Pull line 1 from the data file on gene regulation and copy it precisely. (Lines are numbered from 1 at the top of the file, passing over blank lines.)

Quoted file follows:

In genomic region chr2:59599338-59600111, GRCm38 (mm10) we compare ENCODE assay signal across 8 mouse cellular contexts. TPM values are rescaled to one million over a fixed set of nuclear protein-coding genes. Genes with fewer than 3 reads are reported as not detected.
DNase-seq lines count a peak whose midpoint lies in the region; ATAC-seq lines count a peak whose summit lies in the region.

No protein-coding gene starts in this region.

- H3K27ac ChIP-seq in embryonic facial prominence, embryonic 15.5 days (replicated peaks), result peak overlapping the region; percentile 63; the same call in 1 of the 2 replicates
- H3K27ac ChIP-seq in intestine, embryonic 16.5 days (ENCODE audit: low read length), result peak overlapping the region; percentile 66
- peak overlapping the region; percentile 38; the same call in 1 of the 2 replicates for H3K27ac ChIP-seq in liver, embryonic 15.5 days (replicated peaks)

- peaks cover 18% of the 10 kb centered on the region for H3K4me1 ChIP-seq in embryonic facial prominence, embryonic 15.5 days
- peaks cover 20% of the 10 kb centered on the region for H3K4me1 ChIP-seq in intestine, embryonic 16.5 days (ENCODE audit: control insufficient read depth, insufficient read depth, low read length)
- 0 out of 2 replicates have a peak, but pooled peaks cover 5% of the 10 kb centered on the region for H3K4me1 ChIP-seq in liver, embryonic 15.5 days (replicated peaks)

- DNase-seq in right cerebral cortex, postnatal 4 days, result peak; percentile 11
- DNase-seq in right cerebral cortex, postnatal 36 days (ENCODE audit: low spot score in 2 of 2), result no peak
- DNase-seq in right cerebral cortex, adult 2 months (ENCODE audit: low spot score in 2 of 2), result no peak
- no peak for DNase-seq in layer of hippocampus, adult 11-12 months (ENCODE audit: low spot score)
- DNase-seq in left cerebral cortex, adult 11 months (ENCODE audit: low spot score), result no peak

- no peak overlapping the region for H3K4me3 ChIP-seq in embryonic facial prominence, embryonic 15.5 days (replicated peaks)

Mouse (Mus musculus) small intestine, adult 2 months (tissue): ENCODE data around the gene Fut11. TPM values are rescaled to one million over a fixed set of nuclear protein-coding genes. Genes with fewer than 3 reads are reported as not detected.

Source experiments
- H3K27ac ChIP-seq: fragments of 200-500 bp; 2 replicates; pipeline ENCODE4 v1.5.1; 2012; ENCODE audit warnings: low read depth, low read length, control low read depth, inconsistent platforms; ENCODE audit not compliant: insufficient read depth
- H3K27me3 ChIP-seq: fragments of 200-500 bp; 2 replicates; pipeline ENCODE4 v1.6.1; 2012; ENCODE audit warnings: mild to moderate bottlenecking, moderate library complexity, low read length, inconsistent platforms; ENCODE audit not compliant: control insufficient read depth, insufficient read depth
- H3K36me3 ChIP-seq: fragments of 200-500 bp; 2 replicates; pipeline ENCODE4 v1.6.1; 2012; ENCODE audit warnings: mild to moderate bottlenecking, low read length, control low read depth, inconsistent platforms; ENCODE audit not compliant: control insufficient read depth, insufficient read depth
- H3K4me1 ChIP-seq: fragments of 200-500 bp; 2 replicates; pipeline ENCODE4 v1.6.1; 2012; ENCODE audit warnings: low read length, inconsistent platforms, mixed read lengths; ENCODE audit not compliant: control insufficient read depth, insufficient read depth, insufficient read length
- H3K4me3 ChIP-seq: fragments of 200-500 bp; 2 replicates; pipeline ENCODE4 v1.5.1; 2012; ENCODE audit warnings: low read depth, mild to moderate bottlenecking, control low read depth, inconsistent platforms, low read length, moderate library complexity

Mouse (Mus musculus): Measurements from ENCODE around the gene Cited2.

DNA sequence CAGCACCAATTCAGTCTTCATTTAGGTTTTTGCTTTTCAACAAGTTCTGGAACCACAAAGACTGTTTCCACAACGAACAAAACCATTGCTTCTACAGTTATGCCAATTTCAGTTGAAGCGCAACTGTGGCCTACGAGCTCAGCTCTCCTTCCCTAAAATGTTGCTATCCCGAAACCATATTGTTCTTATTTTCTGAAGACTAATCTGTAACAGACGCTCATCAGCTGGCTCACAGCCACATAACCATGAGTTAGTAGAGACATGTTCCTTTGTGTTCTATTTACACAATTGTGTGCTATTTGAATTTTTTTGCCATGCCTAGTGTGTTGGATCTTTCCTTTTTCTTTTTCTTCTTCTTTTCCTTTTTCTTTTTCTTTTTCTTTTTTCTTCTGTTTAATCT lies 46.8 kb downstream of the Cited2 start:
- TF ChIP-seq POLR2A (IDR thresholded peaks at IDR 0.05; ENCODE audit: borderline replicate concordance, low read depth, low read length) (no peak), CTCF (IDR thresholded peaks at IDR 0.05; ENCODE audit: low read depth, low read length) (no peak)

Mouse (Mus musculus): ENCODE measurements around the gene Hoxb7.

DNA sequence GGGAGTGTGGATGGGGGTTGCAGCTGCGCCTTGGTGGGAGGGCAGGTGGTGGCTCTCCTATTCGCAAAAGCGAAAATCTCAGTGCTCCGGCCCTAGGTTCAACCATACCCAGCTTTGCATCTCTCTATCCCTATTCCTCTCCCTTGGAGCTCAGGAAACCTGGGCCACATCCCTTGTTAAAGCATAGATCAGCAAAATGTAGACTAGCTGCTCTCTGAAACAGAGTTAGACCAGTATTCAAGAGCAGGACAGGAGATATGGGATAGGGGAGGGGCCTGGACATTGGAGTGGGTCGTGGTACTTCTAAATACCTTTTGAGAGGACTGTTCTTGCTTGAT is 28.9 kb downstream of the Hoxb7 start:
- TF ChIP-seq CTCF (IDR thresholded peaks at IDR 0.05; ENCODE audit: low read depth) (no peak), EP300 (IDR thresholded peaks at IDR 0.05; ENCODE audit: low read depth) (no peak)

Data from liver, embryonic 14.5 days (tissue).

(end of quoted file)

In genomic region chr2:59599338-59600111, GRCm38 (mm10) we compare ENCODE assay signal across 8 mouse cellular contexts. TPM values are rescaled to one million over a fixed set of nuclear protein-coding genes. Genes with fewer than 3 reads are reported as not detected.